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Another First: Two Gay Vets Get Engaged on U.S. Military Base

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By HVnews on April 27, 2012

Anyone who likes the current direction of progress will love this …

My my, look how far we’ve come: In just seven months we’ve gone from Don’t Ask Don’t Tell to a soldier in uniform telling his dad he’s gay on YouTube to an historic lesbian kiss at a Navy homecoming to a full-on surprise engagement of two gay veterans on a military base. Progress.

(photos via James Freeman/LGBT Weekly)

LGBT Weekly gives up the details in its exclusive:

…That’s what happened Tuesday at Camp Pendleton, when San Diego resident, Cory Huston, himself a Navy veteran once assigned to the Marines as a hospital corpsman asked Marine Avarice Guerrero to marry him. It is believed to be the first proposal of marriage and engagement between two gay men – not to mention two war vets – on a US military base. In an exclusive, San Diego LGBT Weekly was there to photograph the historic proposal.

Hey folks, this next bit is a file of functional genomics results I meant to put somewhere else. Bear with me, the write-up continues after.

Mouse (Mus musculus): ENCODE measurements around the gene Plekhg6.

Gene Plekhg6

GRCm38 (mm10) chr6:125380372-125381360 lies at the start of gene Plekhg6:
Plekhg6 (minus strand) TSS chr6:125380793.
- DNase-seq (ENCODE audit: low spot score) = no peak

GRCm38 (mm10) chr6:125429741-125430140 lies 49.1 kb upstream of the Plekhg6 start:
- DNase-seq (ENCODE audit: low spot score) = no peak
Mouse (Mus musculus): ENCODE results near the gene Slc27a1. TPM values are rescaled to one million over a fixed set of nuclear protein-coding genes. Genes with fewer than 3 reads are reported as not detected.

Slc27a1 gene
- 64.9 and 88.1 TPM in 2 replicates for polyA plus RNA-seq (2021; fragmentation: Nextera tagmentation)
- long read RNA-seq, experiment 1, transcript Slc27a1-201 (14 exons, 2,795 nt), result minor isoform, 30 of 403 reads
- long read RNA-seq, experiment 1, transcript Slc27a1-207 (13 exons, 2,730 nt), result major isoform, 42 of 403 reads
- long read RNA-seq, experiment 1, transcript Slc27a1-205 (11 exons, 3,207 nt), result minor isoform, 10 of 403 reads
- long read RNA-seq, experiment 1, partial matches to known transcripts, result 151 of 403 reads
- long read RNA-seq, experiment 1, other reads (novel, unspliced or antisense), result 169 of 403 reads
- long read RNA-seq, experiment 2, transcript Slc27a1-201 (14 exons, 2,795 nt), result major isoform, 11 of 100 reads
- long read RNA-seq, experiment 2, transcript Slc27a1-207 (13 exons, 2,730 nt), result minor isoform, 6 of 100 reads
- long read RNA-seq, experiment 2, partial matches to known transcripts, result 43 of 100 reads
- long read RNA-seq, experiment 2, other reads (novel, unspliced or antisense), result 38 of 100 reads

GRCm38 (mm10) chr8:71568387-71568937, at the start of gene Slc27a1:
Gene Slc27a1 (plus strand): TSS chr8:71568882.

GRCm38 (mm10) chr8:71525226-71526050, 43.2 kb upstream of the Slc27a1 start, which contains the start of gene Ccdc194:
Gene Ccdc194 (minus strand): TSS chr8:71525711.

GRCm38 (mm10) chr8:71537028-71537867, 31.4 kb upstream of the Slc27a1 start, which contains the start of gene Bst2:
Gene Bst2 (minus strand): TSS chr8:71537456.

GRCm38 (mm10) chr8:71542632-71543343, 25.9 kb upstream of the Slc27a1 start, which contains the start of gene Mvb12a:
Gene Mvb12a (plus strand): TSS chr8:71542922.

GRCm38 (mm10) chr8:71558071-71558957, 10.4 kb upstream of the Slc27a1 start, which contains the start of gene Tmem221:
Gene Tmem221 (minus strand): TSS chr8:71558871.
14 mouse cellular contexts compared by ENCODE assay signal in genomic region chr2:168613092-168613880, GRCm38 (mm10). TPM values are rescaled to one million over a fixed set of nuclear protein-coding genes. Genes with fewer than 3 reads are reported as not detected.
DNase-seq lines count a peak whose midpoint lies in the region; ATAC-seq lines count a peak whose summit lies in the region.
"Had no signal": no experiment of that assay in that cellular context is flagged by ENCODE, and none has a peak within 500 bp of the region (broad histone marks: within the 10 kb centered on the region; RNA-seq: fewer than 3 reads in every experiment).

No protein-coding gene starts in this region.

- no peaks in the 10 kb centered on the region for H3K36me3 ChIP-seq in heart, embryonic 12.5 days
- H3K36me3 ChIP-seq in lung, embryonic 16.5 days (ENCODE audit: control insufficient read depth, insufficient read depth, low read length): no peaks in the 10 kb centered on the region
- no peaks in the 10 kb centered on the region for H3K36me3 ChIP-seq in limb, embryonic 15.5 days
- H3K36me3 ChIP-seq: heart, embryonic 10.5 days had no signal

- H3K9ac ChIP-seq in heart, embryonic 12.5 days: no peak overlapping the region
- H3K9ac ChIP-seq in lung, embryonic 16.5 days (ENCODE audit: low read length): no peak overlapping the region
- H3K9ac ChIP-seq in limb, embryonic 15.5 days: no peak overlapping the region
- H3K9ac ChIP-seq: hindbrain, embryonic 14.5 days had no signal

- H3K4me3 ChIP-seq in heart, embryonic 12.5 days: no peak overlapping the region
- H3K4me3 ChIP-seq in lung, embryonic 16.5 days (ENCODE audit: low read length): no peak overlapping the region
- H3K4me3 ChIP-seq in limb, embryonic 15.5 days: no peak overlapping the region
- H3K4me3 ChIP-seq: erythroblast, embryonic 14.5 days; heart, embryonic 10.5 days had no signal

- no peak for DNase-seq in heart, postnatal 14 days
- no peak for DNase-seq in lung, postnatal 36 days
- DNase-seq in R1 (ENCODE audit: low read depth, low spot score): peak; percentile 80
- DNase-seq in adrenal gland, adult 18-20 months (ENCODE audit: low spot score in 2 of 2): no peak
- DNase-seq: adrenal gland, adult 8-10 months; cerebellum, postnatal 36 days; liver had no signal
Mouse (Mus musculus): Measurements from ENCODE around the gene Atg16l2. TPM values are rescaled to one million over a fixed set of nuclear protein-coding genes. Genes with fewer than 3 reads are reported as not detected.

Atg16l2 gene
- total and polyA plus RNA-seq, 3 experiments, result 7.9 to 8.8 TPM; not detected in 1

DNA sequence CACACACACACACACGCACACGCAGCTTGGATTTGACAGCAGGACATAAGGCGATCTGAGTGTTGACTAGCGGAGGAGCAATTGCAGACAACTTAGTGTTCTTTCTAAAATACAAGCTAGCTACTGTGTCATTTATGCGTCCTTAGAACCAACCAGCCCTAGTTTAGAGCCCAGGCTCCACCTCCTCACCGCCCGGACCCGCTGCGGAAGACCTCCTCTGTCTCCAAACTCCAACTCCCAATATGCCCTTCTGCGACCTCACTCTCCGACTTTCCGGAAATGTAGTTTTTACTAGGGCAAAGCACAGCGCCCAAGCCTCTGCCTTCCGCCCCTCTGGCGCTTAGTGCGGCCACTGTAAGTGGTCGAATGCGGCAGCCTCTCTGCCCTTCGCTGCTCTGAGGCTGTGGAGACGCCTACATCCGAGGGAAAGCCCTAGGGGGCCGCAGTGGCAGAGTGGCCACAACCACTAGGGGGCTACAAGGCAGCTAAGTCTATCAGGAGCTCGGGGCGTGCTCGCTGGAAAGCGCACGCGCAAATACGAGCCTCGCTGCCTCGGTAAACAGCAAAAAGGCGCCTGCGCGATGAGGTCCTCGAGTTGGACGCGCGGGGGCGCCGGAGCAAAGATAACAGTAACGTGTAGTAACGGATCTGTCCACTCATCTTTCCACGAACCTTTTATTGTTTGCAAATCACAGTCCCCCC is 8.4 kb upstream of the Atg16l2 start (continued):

April 24, under a bright Southern California sky at Camp Pendleton’s Camp Del Mar near Oceanside, Calif., a full two hours before his boyfriend’s return from the badlands of Afghanistan, Cory Huston waited nervously. Huston, who was discharged under the former Don’t Ask Don’t Tell policy, chain smoked as he rehearsed the simple proposal he would deliver when Guerrero would arrive. …

Finally, luggage in tow, Guerrero emerged with a smile on his face. Upon seeing Huston, Guerrero dropped his bags; aimed a kiss toward Huston’s lips; and opened his arms to his boyfriends waiting embrace. The time and distance of 10 months’ separation evaporated in a public show of affection that less than a year ago would have been cause for court martial. After a few minutes of emotional holding and kissing, Huston went anxiously down on one knee; looked up at Guerrero, who was dressed from head to toe in military fatigues; and produced an engagement ring and the time-honored phrase, “Will you marry me?”

Huston’s mild tremble, a result of hours and days of anticipation about this day, was quickly quieted by the one word every hopeful fiancé wants to hear: “Yes.”

This fantastic first shows us that while there will always be a struggle for equal rights, progress is progress, and the good stories should be celebrated and emulated and congratulated.

Now if you’ll excuse us, we’re off to try and come up with the male equivalent of this:


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